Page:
The student's successful defense of the dissertation and submission of the dissertation in acceptable form complete the doctoral program.

15. Time Limits

Students making reasonable academic progress and fulfilling their assigned duties in an acceptable manner are normally supported for six years.

Outstanding Mathematics Students

CAS Student Awards Ceremony - 2018 - 081
CAS Student Awards Ceremony - 2018 - 078
CAS Student Awards Ceremony - 2018 - 098
CAS Student Awards Ceremony - 2018 - 149
CAS Student Awards Ceremony - 2018 - 159
CAS Student Awards Ceremony - 2018 - 153
CAS Student Awards Ceremony - 2018 - 154
Grad Graduates
Service Awardees

The Department of Mathematics is proud to have students recognized at the College of Arts and Sciences' Student Awards Ceremony, as well as our own Student Recognition Ceremony. Above are photos of just a few of our outstanding students. We are happy to have had them in classes and look forward to their future success.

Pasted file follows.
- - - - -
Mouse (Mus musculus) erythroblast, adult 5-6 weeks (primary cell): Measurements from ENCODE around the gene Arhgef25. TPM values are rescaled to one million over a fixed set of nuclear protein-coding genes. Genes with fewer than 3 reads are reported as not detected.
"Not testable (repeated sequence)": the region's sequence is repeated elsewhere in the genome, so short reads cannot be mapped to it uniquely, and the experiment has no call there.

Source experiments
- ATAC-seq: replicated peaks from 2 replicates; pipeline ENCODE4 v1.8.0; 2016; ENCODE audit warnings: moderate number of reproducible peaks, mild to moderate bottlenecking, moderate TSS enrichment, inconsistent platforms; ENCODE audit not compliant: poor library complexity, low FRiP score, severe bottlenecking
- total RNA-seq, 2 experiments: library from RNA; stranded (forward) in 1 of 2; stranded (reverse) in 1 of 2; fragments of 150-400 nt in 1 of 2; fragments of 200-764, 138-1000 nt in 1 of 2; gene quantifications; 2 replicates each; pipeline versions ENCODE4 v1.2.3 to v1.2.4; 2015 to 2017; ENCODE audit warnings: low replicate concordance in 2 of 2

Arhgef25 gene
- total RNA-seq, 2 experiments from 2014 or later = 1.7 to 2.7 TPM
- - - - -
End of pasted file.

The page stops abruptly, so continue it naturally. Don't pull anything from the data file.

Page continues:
Shifting Ammann in Brightest Orange


The Mathematics Learning Success Center is a great place for students to get help with their math homework, join a study group for an upcoming exam, or work on ALEKS modules in the computer lab.  While tutoring labs are often imagined as dreary and dark rooms, the MLSC can change your perspective.  The space is welcoming and bright, with an abundance of windows and glass walls.

With the goal of incorporating math into the design, the MLSC has added a mathematical art piece to the center. Designed by Edmund Harriss, Shifting Ammann in Brightest Orange was unveiled on March 29th with a talk by the artist. The Department of Mathematics Head, Dr. Bus Jaco, President Hargis, and Provost Sandefur, gave comments.